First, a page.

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Rob Smaal

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Samurai Japan feels heat to repeat as WBC looms

by Rob Smaal (Jan 1, 2009)

It's been three years since Japan took the international baseball world by storm, winning the first edition of the World Baseball Classic by beating powerhouse Cuba in the final.

The nation is hungry for a repeat performance and many of the core players from '06 will be back in action this March, led by Seattle Mariners star outfielder Ichiro and Boston Red Sox pitcher Daisuke Matsuzaka, the MVP from the inaugural event.

While experience certainly counts for something, this version of Team Japan will have to deal with something new this time around--the added weight of high expectations. The pressure to repeat--or at least give a good account of themselves--will be immense, and the Japanese team showed at the Beijing Olympics this past summer that they can be prone to melting away under the harsh glare of well-trained spotlight as they finished out of the medals.

"There is a lot more pressure," said best-selling author Robert Whiting, who has penned several books on Japanese baseball. "No one wants to repeat the embarrassment of Beijing. No one wants to end Japan's WBC title winning streak at one. That pressure is one reason, I think, why (2006 manager Sadaharu) Oh and (Olympic team manager Senichi) Hoshino turned the job down. I'm sure that (2009 manager) Tatsunori Hara would rather be doing something else--anything else."

Adding to the pressure is the fact that South Korea took gold in Beijing, and Chiba Lotte Marines skipper Bobby Valentine says that means teams will be gunning to knock Asian baseball off its perch.

"It's a must-win situation because Korea won the gold (in Beijing) and Japan are the defending WBC champs," said Valentine, who also managed the New York Mets and Texas Rangers. "Everyone will be trying to beat the Asian teams and the Japanese team will have to play their best each day. If they play together, they will win."

Once again, Japan's roster will be deep in talent. Joining Ichiro in the outfield will be Norichika Aoki of the Yakult Swallows, the best pure contact hitter in Japanese baseball with an average of .340 over the past four years.

Seibu's power-hitting shortstop Hiroyuki Nakajima should anchor a solid infield that also features the Tampa Bay Rays' Akinori Iwamura and Yomiuri Giants corner infielder Michihiro Ogasawara, who hit .310 with 36 home runs this past season. There is plenty of power to spare in this group, with the Yokohama BayStars' Shuichi Murata (CL-best 46 HRs in 2008) and Kenta Kurihara of the Hiroshima Carp (23 HRs) also available to Hara.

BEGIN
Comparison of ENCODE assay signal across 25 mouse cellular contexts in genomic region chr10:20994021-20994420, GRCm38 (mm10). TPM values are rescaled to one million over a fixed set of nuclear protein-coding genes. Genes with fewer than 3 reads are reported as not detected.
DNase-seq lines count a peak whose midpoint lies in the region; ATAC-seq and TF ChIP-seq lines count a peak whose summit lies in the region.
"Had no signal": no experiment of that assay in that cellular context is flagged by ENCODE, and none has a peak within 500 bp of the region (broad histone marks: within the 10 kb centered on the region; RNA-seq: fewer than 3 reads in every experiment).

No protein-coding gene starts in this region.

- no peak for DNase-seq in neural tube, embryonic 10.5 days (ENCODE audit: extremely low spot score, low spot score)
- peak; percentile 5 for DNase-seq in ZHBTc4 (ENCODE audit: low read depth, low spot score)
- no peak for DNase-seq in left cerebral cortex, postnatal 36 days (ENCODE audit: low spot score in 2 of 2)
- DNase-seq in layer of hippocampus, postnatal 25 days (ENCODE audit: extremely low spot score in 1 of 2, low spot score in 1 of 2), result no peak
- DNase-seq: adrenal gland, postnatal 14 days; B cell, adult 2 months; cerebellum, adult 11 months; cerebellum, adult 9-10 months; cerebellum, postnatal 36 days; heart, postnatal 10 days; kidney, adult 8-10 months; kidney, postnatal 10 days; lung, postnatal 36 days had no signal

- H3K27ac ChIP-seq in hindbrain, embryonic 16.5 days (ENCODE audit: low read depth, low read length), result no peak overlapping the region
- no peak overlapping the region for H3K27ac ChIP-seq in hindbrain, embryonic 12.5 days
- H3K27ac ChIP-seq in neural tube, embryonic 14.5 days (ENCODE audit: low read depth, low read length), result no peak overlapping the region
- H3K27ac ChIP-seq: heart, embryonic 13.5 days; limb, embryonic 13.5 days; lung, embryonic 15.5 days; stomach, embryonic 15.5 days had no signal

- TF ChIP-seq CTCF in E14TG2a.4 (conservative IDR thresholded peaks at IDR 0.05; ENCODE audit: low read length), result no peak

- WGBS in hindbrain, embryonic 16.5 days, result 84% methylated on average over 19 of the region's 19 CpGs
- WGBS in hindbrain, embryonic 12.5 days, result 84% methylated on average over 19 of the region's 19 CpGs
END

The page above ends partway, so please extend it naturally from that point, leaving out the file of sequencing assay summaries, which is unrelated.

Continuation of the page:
The pitching staff should be anchored by Matsuzaka, Nippon-Ham Fighters ace Yu Darvish and Rakuten Eagles right-hander Hisashi Iwakuma, a 21-game winner this past season.

But, like a hastily restored car that looks pretty impressive from 20 feet away, there may be a few dings visible when you take a closer look.

Matsuzaka, coming off a campaign in which he won 18 games for the Red Sox, had control issues all season long, so don't let his lofty win total fool ya. Factor in that major-league hitters are now much more familiar with him, and a lot of the mystique and aura that he brought to the table in '06 are no longer there.

Darvish, who is a world-beater on Japanese soil, had a horrible outing in Beijing, but at least he made the team. Team selectors were so wary of Iwakuma's tendency to come up short in big international games that they didn't even select him for the Olympics, even though he was leading the league in wins at the time.

Los Angeles Dodgers right-hander Hiroki Kuroda has opted out of the team as he nurses a sore shoulder back to health and New York Yankees aging slugger Hideki Matsui will once again miss the event as he rehabs his knee, but other than that, Hara should have a healthy group heading to training camp in Miyazaki on Feb. 15, where they plan to trim the roster down to the final 28 a week later.

None of the players on the Chunichi Dragons have made themselves available for the team following the debacle in Beijing. That means middle infielders Hirokazu Ibata and Masahiro Araki, infielder-outfielder Masahiko Morino, free-agent starter Kenshin Kawakami and closer Hitoki Iwase will not be suiting up for Samurai Japan.

But Japan is not the only team that will be missing a few good men. Team USA is stocked with stars like Yankees shortstop Derek Jeter, Cleveland Indians outfielder Grady Sizemore and the Red Sox's American League MVP Dustin Pedroia, but slugger Ryan Howard and pitchers Cole Hamels and Brad Lidge of the World Series-champion Phillies have turned down offers to play for their country, as have Boston starter Josh Beckett and the Texas Rangers' Josh Hamilton, among others.

WBC play gets under way at Tokyo Dome on March 5, with host Japan, South Korea, Taiwan and China forming Pool A. The top two--once again expected to be Japan and South Korea--then head to San Diego for Round 2.

The semifinals and final of the 16-team tournament take place at Dodger Stadium in Los Angeles from March 21-23. Unlike in 2006, the first two rounds of the tournament will be played in a double-elimination format.

Japan, the United States, Cuba and South Korea are among the favorites going in. The Alex Rodriguez-led Dominican Republic, Puerto Rico, Canada and Mexico all have lineups dotted with major-leaguers, so don't be surprised if they make some noise as well.


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